MQFlex: As you may remember from my previous articles, the MQFlex is a self-contained set of sensors with an embedded antenna. It actually performed almost as well as the TTN ExpLoRer board. One thing I noticed was that the Spread Factor (SF) stayed at 7 even as the device was beginning to drop packets. Apparently, the software (by design or by bug) did not change the SF to increase the range (at the cost of increased radio time and increased power usage).
With the TTN and the ExpLoRer board, the range was 623 meters. The MQFlex achieved almost the same at 616 meters (Figure 6) before it completely dropped out. At that distance, my grandkids climbed a hill to a water tower and it recovered communications with the gateway.
Discovery board: This device had a stubby antenna on it (Figure 2) so I expected better performance. As the grandchildren started complaining about all the walking, it kept working. So, I sent them to a road that started down a hill because I knew the line-of-sight would be lost. Sure enough, as we started down the hill, within 50 yards it started dropping packets and eventually would not connect. Even so, I was impressed how much below the top of the hill we were when it stopped working. Overall, the maximum range I got was 816 meters. (Figure 7)
I noticed that the example software started adjusting the SF as it started dropping packets. I expected this software, which was put together as an example, would be like that from Microchip on the ExpLoRer board: using static transmit power and a static Spread Factor! But the algorithm looked quite sophisticated. The software has the allowable ranges of SF across regions as well as increasing it only when needed.
The code sets transmit power only once upon initialization, so that would be another thing that you would want to change if you were trying to minimize power. Here is where the prototype’s sample code becomes a project: creating a robust and sophisticated algorithm to minimize power while maintaining reliable throughput.
Overall, I was very impressed with ST’s Discovery board and the sample software. It was reasonably well documented and I was able to find my way around the code quite quickly. The Keil tool chain worked flawlessly. You are now fully empowered to develop a sophisticated LoRa sensor. Of course, only in thin slices. Next time I am going to start a new article series on FreeRTOS. Stay tuned and stay safe.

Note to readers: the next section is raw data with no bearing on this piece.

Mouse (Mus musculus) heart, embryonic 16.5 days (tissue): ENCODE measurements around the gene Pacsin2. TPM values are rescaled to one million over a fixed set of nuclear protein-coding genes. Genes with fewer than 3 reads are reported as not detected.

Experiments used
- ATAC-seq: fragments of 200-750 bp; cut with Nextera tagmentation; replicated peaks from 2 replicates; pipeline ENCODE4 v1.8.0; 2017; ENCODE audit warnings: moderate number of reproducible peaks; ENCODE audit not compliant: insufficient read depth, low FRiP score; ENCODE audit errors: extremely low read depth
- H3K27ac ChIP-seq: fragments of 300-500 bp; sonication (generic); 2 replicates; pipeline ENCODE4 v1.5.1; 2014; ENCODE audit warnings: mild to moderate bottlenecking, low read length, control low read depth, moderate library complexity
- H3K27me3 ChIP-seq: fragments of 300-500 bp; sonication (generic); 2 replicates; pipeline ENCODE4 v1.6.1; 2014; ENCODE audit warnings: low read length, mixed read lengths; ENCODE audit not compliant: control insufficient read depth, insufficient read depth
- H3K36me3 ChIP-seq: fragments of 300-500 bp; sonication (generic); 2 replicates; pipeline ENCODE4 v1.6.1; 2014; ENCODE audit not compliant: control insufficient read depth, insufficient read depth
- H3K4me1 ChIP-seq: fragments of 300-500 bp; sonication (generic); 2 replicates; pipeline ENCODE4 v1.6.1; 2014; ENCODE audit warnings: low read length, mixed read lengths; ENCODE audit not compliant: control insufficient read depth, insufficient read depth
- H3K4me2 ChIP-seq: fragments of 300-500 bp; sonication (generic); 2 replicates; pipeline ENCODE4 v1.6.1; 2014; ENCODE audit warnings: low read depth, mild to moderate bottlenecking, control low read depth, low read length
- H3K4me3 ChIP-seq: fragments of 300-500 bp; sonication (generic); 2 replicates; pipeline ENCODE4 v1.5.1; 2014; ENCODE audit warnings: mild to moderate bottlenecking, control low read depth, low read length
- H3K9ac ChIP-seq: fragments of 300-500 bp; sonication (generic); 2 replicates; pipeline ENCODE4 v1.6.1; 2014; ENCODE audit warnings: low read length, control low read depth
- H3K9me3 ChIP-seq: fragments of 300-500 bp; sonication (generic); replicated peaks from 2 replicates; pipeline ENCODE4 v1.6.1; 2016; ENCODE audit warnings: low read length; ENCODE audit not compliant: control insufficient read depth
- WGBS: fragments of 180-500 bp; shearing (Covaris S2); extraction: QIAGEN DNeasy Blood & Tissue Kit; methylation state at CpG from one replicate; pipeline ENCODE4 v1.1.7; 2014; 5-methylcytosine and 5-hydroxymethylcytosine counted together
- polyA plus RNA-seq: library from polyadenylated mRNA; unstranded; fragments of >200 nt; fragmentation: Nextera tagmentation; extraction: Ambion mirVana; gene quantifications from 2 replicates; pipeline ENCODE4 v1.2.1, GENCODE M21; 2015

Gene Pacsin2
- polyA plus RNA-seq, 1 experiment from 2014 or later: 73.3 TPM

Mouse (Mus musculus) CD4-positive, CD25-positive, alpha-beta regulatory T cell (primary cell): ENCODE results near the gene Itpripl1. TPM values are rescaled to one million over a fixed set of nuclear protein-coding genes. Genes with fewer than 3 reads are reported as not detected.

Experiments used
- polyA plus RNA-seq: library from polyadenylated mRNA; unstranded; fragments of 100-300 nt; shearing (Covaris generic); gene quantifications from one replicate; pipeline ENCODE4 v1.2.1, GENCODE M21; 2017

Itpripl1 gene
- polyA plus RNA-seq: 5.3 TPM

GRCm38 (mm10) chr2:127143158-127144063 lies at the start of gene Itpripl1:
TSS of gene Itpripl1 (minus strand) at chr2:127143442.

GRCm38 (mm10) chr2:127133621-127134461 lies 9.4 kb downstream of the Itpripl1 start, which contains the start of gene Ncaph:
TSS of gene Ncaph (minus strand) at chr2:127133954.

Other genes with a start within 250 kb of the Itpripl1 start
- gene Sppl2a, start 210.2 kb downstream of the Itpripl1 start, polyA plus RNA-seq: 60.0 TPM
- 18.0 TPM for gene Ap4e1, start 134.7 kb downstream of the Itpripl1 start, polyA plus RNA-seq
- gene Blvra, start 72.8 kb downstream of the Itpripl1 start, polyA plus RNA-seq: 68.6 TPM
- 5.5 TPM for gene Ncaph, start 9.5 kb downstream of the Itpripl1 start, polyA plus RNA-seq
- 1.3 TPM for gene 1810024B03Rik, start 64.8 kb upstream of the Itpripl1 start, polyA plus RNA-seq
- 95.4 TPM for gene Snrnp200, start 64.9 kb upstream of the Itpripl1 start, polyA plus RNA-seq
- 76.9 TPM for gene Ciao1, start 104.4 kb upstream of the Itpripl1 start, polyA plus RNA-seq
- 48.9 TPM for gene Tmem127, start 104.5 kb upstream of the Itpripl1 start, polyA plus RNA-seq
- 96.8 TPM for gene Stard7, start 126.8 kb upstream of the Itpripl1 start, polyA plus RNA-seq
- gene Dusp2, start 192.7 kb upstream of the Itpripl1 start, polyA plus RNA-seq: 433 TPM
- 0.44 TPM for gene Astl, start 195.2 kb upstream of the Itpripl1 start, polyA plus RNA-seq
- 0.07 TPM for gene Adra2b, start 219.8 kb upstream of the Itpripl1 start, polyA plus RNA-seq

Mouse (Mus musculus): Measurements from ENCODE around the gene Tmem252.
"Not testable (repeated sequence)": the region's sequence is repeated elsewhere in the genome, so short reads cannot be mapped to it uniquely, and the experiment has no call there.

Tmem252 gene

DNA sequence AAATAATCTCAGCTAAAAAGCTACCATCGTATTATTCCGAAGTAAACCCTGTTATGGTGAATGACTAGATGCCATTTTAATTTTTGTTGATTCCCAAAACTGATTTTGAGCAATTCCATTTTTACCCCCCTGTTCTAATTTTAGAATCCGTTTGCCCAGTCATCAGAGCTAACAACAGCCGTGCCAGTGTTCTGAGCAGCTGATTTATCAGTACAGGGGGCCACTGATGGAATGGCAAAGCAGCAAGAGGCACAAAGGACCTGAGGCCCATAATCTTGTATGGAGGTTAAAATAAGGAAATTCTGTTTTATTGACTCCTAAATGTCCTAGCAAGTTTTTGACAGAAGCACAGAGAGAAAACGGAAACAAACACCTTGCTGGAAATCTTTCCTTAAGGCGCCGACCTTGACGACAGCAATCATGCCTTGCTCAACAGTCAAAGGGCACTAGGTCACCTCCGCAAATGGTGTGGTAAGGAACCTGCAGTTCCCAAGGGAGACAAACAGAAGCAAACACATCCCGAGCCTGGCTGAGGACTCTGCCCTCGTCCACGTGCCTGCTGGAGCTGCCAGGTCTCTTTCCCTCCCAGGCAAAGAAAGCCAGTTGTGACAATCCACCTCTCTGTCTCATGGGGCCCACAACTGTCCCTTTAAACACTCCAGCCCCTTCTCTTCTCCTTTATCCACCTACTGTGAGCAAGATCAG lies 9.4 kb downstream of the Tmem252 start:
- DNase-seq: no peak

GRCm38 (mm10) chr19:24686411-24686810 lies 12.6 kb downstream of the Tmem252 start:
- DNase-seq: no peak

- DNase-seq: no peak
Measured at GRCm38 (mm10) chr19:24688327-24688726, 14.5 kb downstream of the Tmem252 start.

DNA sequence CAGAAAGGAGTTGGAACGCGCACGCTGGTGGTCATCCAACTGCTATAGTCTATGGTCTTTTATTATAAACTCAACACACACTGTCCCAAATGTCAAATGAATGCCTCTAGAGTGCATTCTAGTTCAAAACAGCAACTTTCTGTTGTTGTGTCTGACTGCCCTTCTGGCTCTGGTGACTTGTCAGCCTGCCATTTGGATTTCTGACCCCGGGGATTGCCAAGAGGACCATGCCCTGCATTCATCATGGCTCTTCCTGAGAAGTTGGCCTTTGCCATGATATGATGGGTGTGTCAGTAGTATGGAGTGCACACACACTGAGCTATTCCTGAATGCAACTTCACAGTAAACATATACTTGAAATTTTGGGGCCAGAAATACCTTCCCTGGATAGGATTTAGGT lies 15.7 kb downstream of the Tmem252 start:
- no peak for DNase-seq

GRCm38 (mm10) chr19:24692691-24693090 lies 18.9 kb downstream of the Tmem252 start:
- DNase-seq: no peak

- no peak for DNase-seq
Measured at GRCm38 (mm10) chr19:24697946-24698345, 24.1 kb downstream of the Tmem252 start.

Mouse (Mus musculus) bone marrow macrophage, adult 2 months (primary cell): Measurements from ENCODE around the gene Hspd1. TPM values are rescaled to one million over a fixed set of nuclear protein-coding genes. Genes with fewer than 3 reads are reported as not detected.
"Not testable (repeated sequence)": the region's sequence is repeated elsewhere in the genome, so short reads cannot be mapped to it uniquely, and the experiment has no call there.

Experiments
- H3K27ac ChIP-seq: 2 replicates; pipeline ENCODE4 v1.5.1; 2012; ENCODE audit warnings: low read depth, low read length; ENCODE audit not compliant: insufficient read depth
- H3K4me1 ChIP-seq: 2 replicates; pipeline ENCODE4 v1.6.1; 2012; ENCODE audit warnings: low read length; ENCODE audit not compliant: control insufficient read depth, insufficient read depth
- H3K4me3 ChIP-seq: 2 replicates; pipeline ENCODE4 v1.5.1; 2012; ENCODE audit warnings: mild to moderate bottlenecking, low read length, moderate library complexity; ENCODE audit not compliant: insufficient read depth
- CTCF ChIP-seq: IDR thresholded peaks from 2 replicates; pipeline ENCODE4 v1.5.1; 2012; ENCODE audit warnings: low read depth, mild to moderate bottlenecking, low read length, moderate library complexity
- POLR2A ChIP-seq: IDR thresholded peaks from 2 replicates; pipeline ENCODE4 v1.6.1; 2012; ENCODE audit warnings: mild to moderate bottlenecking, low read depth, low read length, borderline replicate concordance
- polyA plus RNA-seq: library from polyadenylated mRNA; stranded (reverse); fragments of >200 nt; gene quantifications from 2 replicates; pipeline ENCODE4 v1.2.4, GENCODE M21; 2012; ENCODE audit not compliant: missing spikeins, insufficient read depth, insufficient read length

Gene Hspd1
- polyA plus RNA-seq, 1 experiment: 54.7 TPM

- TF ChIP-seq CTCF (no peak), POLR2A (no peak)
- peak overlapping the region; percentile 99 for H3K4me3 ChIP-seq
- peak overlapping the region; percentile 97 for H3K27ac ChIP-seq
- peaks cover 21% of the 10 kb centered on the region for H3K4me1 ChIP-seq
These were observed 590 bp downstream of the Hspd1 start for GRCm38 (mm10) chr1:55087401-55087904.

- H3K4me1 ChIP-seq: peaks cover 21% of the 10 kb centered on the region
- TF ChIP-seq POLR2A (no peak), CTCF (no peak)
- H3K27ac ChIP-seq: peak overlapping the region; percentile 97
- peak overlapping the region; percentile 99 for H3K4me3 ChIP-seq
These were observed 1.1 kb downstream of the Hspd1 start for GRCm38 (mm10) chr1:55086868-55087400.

See this 2011 report on their $293 billion dollar need https://www.cbc.ca/news/canada/canada-s-power-grid-needs-293b-infusion-report-1.1002711
 See this article about the government of Ontario lowering the rate from $.802/kWh to $.549/kWh in 2012. They lowered it again later. https://www.cbc.ca/news/canada/toronto/ontario-to-cut-rates-paid-for-wind-solar-power-1.1157717
 For a very simple but clear introduction to MEMS gyroscopes, check out this article:
The video below from STMicro provides both an introduction (the first 4 minutes) and starting at 10 minutes, the technical background as to how gyroscopes actually measure the Coriolis effect.
And this video by Bosch:  https://store.machineq.com/store/products/area-8c
PUBLISHED IN CIRCUIT CELLAR MAGAZINE • OCTOBER 2020 #363 – Get a PDF of the issueSponsor this Article
Bob Japenga has been designing embedded systems since 1973. From 1988 - 2020, Bob led a small engineering firm specializing in creating a variety of real-time embedded systems. Bob has been awarded 11 patents in many areas of embedded systems and motion control. Now retired, he enjoys building electronic projects with his grandchildren. You can reach him at